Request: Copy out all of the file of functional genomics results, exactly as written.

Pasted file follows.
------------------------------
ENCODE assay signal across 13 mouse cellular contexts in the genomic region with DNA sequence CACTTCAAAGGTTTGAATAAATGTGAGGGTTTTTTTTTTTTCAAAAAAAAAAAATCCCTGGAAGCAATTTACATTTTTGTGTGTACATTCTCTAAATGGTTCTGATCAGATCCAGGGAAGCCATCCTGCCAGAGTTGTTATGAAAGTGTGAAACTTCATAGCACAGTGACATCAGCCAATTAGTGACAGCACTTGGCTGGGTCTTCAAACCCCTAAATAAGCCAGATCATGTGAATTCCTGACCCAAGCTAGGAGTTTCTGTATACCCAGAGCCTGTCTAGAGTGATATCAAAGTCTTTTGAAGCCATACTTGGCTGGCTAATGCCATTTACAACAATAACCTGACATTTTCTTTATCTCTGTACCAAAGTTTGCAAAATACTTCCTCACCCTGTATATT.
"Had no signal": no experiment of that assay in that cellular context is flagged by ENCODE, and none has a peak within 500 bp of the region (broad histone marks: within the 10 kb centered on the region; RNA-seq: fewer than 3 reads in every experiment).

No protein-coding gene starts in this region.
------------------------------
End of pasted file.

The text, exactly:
ENCODE assay signal across 13 mouse cellular contexts in the genomic region with DNA sequence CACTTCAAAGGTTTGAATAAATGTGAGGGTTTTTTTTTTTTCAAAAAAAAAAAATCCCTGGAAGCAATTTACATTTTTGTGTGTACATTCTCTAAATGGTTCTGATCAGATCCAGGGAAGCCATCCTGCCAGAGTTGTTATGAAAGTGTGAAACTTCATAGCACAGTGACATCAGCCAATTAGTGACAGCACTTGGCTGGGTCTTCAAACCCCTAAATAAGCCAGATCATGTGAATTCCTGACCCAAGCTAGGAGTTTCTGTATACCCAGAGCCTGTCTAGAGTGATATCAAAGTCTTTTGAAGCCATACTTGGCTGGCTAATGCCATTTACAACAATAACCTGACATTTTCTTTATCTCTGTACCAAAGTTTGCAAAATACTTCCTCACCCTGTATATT.
"Had no signal": no experiment of that assay in that cellular context is flagged by ENCODE, and none has a peak within 500 bp of the region (broad histone marks: within the 10 kb centered on the region; RNA-seq: fewer than 3 reads in every experiment).

No protein-coding gene starts in this region.